Also Super Smash Bros., for those living in the past
Jan 20
// Darren Nakamura
The New Nintendo 3DS XL is the current hot commodity for Nintendo fans, with special edition units selling out. For those who are not so keen on ordering one before playing, an opportunity to get some hands-on time is coming ...
PAX East photo
PAX East

Heads up! PAX East badges are on sale right now


If you're too late, just stare at this picture for a while
Nov 12
// Jordan Devore
Passes for PAX East are on sale! Get in here while you still can. The show takes place at the Boston Convention Center the weekend of Friday, March 6, 2015. Tickets are $45 for a single-day badge and $95 for a three-day badge. Scalpers be damned. I've never made it out to Boston, but I'd like to go, one day. The weather that time of year, though!
 photo
...And we're just getting around to posting this now.
Our pal Mike Cosimano (who, in all seriousness rivals Jonathan Holmes when it comes to kindness and all-around positivity) was our video editing man at PAX Prime earlier this month. I made sure he got a chance to check out s...

Bloodborne photo
Bloodborne

Only 20 people beat the Bloodborne demo at PAX


40 at Tokyo Game Show
Sep 23
// Jordan Devore
Leading into Tokyo Game Show, Bloodborne producer Masaaki Yamagiwa issued a challenge of sorts to players hoping to best the demo. He and Sony marketing manager Yasuhiro Kitao have since shared the results, as reported by Dua...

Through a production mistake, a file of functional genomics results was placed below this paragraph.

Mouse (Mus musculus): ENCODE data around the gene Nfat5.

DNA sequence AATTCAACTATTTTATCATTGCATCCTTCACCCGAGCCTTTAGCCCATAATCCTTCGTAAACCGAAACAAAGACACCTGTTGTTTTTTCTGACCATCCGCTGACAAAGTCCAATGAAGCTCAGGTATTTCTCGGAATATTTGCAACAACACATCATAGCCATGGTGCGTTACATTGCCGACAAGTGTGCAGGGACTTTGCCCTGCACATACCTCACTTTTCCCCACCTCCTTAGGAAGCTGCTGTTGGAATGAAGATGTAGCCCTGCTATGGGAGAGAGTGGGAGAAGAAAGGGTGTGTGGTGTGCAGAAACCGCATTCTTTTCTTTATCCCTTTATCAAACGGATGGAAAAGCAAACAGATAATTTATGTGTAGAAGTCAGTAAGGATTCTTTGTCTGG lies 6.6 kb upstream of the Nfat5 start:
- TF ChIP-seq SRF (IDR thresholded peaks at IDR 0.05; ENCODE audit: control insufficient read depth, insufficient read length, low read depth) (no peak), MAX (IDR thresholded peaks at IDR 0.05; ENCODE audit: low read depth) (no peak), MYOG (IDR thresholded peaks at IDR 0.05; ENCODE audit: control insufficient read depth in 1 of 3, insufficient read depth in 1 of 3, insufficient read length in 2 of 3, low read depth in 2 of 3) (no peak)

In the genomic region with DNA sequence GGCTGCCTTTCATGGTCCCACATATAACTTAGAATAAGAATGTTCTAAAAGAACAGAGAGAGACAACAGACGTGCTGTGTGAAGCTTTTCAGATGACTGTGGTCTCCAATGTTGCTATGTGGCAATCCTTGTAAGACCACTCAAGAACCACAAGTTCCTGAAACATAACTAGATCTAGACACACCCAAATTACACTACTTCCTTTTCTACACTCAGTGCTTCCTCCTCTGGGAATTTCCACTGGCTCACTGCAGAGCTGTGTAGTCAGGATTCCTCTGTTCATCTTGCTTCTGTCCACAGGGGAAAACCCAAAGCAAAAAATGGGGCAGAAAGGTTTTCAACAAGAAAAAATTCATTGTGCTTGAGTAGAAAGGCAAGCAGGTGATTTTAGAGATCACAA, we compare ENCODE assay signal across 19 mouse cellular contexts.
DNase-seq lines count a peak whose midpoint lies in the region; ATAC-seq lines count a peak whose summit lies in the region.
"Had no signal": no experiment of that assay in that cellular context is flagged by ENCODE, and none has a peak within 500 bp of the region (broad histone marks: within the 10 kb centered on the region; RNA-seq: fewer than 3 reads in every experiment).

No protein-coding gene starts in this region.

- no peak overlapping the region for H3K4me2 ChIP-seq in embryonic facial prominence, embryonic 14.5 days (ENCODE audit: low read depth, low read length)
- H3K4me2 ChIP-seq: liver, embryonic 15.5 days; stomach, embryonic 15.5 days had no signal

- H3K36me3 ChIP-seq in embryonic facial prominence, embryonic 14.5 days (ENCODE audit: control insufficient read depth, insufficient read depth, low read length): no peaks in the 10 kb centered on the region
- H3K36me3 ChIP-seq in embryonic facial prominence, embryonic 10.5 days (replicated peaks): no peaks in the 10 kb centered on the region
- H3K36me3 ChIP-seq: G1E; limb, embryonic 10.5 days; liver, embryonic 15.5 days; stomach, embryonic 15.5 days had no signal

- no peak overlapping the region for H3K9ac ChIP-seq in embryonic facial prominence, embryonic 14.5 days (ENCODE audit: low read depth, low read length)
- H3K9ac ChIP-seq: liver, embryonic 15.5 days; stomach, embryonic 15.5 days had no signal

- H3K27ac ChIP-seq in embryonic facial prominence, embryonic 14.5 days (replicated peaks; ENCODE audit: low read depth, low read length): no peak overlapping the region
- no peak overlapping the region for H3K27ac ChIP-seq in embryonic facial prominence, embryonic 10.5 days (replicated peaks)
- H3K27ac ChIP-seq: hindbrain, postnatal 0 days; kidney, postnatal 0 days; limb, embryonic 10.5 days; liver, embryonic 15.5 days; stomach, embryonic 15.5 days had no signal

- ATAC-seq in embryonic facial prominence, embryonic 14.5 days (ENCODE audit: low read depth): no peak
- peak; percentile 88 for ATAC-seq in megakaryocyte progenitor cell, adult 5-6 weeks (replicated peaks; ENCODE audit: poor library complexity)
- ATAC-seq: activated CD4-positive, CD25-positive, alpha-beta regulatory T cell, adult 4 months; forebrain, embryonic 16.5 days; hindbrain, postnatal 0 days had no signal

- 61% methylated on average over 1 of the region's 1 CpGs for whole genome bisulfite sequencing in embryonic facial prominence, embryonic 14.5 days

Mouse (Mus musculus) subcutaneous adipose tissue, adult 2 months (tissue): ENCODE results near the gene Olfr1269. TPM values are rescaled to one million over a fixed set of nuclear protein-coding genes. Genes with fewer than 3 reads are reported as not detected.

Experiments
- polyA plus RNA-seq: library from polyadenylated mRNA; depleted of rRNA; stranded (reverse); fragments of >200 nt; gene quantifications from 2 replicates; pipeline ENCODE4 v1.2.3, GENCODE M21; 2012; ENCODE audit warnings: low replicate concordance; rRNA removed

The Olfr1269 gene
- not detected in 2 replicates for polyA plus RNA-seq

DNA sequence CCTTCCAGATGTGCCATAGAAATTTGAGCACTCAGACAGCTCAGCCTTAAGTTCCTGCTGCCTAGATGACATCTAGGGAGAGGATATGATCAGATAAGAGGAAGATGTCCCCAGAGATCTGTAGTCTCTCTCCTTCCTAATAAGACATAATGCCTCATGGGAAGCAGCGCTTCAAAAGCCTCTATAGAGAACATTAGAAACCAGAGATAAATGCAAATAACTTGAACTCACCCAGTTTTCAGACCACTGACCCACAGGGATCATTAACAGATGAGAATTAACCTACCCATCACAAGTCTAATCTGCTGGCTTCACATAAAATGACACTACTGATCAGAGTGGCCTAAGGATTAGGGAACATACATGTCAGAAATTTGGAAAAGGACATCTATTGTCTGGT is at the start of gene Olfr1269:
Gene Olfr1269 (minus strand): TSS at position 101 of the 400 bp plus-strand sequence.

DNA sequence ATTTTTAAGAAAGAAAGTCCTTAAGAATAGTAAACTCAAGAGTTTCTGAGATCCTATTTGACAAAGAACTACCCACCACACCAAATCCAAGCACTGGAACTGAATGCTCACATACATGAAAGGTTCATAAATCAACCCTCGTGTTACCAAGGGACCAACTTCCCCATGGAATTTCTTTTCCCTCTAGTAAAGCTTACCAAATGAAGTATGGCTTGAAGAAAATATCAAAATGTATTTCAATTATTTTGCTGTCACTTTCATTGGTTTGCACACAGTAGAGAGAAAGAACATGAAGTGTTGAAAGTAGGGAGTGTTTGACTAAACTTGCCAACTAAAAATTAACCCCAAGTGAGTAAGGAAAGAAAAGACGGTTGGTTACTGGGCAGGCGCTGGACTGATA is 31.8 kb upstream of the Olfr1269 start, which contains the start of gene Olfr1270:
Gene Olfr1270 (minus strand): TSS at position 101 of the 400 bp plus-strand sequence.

BioWare photo
Wizards with skinny ties
BioWare had my attention with those live-action teasers building up to Shadow Realms, but I've not kept up with the four-versus-one "modern" fantasy role-playing game since it was proper unveiled. If you're in a similar boat...

Adventure Time Game Wizard has a pretty cool level editor

Sep 11 // Abel Girmay
So the level editor sound cool, huh? Unfortunately, the rest of the game drops the ball. Adventure Time Game Wizard is a platformer with awful controls, and a platformer with awful controls cannot carry itself very far. Out of all the different ways we've seen platformers played on a touch display, Game Wizard opts for a virtual d-pad setup. Simple commands, like switching directions, felt needlessly janky. Didn't matter whether I slid my finger over the d-pad or tapped it -- there was a noticeable pause in the time between hitting a new directional button, making the experience frustrating when going through the story mode. You can just imagine how unforgiving it can feel when playing on amateur fan-made levels. I like Adventure Time and would really dig a good game based off the show, so it hurts that this handles the way it does. Despite the rather ingenious level editor, Game Wizard is just par for the course for licensed games.
Adventure Time photo
But terrible platforming
There's a new game coming out based on everybody's favorite television show, Adventure Time! You know what that means right? Go on and grab your friends, because we're going to some very distant la---actually, you might want ...

Titan Souls is my PAX Prime 2014 game of show

Sep 11 // Abel Girmay